On The High Seas Of Facebook, The Search For New HYIP Blood In The Water Intensifies After ‘Profitable Sunrise’ Goes Missing

“HYIPs use an array of websites and social media — including YouTube, Twitter and Facebook — to lure investors, fabricating a ‘buzz’ and creating the illusion of social consensus, which is a common persuasion tactic fraudsters use to suggest that ‘everyone is investing in HYIPs, so they must be legitimate.'”The Financial Industry Regulatory Authority (FINRA), July 15, 2010


FINRA issued a warning back in 2010 against HYIP schemes, pointing out that they often trade through social-media sites such as forums, YouTube, Twitter and Facebook. The warning came on the heels of the collapse of the Genius Funds “program” ($400 million) and the filing of criminal charges in the United States against Nicholas Smirnow, an alleged former bank robber in Canada who allegedly was running the Pathway To Prosperity (P2P) Ponzi scheme. P2P is alleged to have gathered more than $70 million.

P2P even got a mention on the U.S. Department of Justice Blog. That mention came in the form of a warning about international mass-marketing fraud.

Nearly three years later, Smirnow, 55, is still listed by INTERPOL as an international fugitive.

So is Robert Hodgins, 68. Hodgins, a Canadian supplier of debit cards to HYIP schemes, is charged in a money-laundering case in the United States. It is alleged that cards Hodgins supplied were used by narcotics traffickers to offload millions of dollars in “profits” at ATMs in Medellin, Colombia.

Speaking of Colombia . . . well, it was one of the staging grounds of the infamous D.M.G. Group (DMG) multilevel-marketing pyramid scheme of David Eduardo Helmut Murcia Guzman (David Murcia). Murcia, too, was tied to narcotics traffickers. His collapsed pyramid scheme gathered hundreds of millions of dollars. The anger spilled out onto the streets.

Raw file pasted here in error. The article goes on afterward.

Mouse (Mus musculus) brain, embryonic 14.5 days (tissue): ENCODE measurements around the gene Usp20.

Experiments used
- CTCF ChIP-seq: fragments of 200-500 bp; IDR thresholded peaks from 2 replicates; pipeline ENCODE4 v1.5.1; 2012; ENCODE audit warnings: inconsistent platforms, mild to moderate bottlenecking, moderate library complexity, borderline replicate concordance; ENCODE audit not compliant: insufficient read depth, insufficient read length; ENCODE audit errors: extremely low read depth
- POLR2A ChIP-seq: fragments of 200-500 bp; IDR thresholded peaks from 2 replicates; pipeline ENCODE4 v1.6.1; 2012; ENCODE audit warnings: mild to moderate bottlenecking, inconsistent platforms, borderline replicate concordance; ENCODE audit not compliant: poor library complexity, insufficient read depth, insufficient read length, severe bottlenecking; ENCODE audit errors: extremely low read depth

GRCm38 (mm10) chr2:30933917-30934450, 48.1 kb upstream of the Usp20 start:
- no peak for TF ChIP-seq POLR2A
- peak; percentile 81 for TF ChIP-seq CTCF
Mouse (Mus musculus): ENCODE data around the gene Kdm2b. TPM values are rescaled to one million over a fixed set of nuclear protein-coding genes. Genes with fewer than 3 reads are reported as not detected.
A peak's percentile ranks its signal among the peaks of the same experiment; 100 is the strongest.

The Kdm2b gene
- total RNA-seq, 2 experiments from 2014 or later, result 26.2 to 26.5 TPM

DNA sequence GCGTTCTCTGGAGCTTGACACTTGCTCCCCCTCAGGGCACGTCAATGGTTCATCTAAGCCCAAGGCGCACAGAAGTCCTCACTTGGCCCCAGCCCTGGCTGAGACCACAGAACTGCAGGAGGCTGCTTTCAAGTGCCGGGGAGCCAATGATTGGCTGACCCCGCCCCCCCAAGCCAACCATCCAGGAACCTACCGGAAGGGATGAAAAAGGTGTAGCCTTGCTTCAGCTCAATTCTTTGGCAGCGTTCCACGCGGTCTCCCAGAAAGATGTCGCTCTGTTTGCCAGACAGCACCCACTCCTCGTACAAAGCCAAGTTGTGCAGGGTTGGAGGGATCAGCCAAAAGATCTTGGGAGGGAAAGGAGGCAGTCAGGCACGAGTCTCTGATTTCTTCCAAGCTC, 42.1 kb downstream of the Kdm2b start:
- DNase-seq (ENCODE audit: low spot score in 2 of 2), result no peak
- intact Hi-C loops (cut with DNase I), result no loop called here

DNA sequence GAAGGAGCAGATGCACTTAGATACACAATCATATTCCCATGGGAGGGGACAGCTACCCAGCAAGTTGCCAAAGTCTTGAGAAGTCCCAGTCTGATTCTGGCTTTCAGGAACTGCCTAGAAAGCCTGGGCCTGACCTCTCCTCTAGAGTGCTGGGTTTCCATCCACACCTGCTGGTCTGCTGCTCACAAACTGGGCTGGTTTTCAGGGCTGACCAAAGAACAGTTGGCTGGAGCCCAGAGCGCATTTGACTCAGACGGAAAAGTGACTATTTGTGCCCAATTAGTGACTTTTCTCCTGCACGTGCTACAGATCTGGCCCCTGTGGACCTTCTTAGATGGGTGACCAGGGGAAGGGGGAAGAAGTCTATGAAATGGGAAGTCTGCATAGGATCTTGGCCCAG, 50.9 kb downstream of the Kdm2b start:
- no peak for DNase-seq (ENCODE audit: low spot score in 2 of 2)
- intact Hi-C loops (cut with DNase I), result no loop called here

Just about all of these schemes made absurd claims. Genius Funds, for example, promised a payout of 6.5 percent a week. Compare that absurd claim to the Profitable Sunrise claim of 2.7 percent a day through its bizarrely named “Long Haul” plan with a purported payout timed to coincide with Easter. A scheme bizarrely known as Cash Tanker was operating at the same time as Genius Funds. Like Profitable Sunrise, Cash Tanker purported to be a Christian enterprise. It’s gone now, too. So is Profitable Sunrise. Their members were cast into the sea like so much chum.

Enter the Facebook boat-sharks and the contemptible “lifelines” they’re tossing toward the people struggling to stay afloat in rough seas . . .

Despite all the warnings — despite all the publicity surrounding HYIP schemes — opportunists are descending on Facebook today to recruit Profitable Sunrise members (the people struggling in the water) into new scams. The same thing has happened repeatedly, perhaps most prominently in August 2012, after the SEC described the Zeek Rewards “program” as a $600 million Ponzi- and pyramid scheme.)

Boat-sharks posting on a Profitable Sunrise Facebook site today are promoting schemes such as “SuperWithdraw,” “Whos12,” Maxi-Cash,” “FairyFunds,” “Roxilia,” “OptiEarn,” “AVVGlobal,” “ProForexUnion” and “MajestiCrown.” Some of the emerging schemes promise to pay even more than Profitable Sunrise.


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3 Responses to “On The High Seas Of Facebook, The Search For New HYIP Blood In The Water Intensifies After ‘Profitable Sunrise’ Goes Missing”

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